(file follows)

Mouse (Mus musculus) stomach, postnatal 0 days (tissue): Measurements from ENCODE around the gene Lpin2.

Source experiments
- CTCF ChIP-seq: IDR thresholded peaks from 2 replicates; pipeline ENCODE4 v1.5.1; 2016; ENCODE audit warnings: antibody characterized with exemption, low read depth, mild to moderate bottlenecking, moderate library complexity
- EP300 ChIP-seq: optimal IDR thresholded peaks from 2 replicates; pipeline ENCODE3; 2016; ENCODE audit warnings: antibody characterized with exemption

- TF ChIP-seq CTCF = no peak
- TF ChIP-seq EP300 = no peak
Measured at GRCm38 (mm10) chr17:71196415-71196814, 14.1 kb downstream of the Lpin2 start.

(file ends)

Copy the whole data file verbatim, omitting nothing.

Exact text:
Mouse (Mus musculus) stomach, postnatal 0 days (tissue): Measurements from ENCODE around the gene Lpin2.

Source experiments
- CTCF ChIP-seq: IDR thresholded peaks from 2 replicates; pipeline ENCODE4 v1.5.1; 2016; ENCODE audit warnings: antibody characterized with exemption, low read depth, mild to moderate bottlenecking, moderate library complexity
- EP300 ChIP-seq: optimal IDR thresholded peaks from 2 replicates; pipeline ENCODE3; 2016; ENCODE audit warnings: antibody characterized with exemption

- TF ChIP-seq CTCF = no peak
- TF ChIP-seq EP300 = no peak
Measured at GRCm38 (mm10) chr17:71196415-71196814, 14.1 kb downstream of the Lpin2 start.